This House is invited to endorse the Information Committee’s recommendation. If agreed to—and I am sure that the House will wish to agree—it will set in train more detailed design work and discussions so that a precise and costed proposal can be prepared for consideration by the House Committee in due course. I recommend that the House agrees to the report.

My Lords, I thank all noble Lords who spoke in this debate. All the speeches from colleagues on both sides of the House have been extremely constructive and helpful. I shall make one or two specific points in reply.

The noble and gallant Lord, Lord Craig of Radley, made a point about finding major benefactors who might help to finance the space for the educational office when we move there. He made the same point in the committee. I think it is worthy of serious consideration. I recognise that it is branching out from the traditions of Westminster, but it is a serious point.

The noble Lord, Lord Haskel, spoke about the parliamentary website. I was delighted by his conclusion that it is much improved, and I agree. The noble Lord might like to know that the site as a whole has been redesigned. The section devoted to schools, which is known as Explore Parliament, is being updated, and this week the first of the virtual tours—I am always worried about the word “virtual” because it has several double entendres—of the best known areas of the Palace of Westminster has been released. The first tour explains the functions of the House of Commons Chamber and a similar tour of this Chamber is planned for early next year.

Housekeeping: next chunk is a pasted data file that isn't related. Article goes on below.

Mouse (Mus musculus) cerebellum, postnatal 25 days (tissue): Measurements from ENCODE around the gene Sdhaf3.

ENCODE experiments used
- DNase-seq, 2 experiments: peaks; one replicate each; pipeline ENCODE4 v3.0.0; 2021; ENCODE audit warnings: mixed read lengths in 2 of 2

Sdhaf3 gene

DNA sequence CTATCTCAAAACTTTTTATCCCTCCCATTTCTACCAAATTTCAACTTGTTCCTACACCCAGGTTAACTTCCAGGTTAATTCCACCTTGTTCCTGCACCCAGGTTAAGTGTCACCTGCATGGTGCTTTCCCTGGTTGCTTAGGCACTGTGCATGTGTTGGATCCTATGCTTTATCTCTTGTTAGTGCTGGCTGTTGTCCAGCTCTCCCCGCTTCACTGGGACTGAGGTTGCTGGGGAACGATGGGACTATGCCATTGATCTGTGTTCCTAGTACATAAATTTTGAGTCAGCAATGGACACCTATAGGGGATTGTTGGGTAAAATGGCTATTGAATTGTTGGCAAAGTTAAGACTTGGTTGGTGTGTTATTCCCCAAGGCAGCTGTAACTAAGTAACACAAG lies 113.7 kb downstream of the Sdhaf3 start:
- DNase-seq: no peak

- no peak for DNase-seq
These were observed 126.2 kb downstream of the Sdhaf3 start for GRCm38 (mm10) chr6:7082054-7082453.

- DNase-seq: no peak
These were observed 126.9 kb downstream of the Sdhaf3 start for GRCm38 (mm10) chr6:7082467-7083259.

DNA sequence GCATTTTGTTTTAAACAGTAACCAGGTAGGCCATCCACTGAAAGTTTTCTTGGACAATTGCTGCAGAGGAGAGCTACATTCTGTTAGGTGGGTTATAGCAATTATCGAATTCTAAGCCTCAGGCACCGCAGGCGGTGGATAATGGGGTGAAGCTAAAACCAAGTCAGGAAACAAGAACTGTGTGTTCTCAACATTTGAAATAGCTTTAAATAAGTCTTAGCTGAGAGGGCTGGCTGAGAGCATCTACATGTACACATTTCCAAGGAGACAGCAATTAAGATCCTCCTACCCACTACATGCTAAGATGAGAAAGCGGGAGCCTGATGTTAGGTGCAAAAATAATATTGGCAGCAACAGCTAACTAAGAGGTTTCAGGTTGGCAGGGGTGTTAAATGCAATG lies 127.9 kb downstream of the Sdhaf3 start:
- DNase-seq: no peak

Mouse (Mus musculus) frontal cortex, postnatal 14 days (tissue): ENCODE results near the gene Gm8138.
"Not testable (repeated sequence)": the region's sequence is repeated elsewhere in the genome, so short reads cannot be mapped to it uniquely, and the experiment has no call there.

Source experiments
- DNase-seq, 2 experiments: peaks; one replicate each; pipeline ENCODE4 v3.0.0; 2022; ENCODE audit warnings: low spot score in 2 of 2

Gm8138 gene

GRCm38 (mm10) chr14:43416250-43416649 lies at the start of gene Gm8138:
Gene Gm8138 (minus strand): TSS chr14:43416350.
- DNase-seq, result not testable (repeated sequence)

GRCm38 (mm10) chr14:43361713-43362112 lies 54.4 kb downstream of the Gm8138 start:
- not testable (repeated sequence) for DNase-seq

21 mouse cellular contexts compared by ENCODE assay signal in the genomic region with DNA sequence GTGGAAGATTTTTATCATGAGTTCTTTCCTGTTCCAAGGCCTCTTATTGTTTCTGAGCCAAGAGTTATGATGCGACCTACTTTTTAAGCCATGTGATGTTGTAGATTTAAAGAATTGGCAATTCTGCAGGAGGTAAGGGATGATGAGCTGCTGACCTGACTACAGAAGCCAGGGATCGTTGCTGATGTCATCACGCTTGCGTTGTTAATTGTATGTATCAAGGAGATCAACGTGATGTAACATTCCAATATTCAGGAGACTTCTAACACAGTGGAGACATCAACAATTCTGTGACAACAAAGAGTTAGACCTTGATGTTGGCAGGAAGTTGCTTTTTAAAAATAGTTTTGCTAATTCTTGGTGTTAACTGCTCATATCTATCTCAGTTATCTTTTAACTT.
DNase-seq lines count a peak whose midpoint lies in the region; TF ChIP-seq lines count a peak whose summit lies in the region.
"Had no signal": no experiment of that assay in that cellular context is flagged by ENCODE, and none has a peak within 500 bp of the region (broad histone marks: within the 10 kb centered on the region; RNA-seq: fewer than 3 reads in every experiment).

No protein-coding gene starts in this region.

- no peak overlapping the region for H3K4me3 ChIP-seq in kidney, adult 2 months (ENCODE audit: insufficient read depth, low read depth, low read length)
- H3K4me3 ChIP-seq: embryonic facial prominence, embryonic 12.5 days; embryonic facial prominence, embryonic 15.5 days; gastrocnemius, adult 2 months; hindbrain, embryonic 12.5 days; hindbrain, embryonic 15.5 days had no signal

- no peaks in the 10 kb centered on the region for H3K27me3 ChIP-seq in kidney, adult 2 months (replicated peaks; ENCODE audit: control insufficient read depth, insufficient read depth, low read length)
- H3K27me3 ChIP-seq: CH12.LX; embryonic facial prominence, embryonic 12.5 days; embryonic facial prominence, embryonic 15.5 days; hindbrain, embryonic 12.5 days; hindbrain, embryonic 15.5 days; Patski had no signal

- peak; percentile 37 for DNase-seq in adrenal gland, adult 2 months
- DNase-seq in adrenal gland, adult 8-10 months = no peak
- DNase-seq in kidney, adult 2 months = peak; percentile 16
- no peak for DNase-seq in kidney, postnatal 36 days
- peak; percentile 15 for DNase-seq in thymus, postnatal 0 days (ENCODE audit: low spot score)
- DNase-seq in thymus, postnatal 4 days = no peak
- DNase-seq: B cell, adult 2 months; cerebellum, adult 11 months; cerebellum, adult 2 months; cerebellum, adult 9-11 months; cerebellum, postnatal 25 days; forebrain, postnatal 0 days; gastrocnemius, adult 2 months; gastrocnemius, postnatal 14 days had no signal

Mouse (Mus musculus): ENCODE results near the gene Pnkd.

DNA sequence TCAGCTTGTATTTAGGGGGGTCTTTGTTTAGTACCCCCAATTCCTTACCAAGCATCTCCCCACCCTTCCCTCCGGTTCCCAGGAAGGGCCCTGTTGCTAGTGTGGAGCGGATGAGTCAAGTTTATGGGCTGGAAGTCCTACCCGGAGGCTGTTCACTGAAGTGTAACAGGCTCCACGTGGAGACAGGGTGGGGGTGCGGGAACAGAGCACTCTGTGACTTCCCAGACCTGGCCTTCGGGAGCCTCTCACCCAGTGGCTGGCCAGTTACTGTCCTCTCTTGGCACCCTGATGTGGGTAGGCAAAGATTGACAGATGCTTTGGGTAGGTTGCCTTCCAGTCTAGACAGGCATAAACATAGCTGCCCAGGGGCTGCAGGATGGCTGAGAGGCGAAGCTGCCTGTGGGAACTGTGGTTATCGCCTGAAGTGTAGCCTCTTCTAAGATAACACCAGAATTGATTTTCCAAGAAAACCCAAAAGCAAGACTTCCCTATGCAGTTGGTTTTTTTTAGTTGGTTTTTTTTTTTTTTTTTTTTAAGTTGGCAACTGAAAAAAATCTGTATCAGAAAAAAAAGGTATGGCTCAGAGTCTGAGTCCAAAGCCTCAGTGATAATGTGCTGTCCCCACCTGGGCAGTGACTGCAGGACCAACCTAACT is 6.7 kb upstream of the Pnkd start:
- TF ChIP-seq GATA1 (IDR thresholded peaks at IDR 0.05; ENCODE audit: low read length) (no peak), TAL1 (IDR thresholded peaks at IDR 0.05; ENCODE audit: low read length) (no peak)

I was grateful for the support of my noble friend from the Front Bench. He asked how a working Parliament can be explained. It is a very good question. It is a high priority for the Parliamentary Education Service. It is developing special tours focused on the national curriculum so that children who come on the general tours will get information on the role and function of Parliament, as well as its history, that will fit into their general curriculum.

I end by remembering that the noble Lord, Lord Haskel, kindly used the words “innovative, imaginative and progressive” about what we are trying to do in our report. Since I became chairman, I have taken the view that we want to have a project that is achievable, not one that we would get into conflict with the Commons about or that was vastly too expensive in the first stages, but a project that we might see happening a year or two ahead. That is why some of the comments in the report were not as all-embracing as some of the noble Lords who have spoken would have liked. It is important that we concentrate our minds on a project that might take place in the next few years. It is against that background that I thank all noble Lords for their speeches and I move that the report be now agreed to.

On Question, Motion agreed to.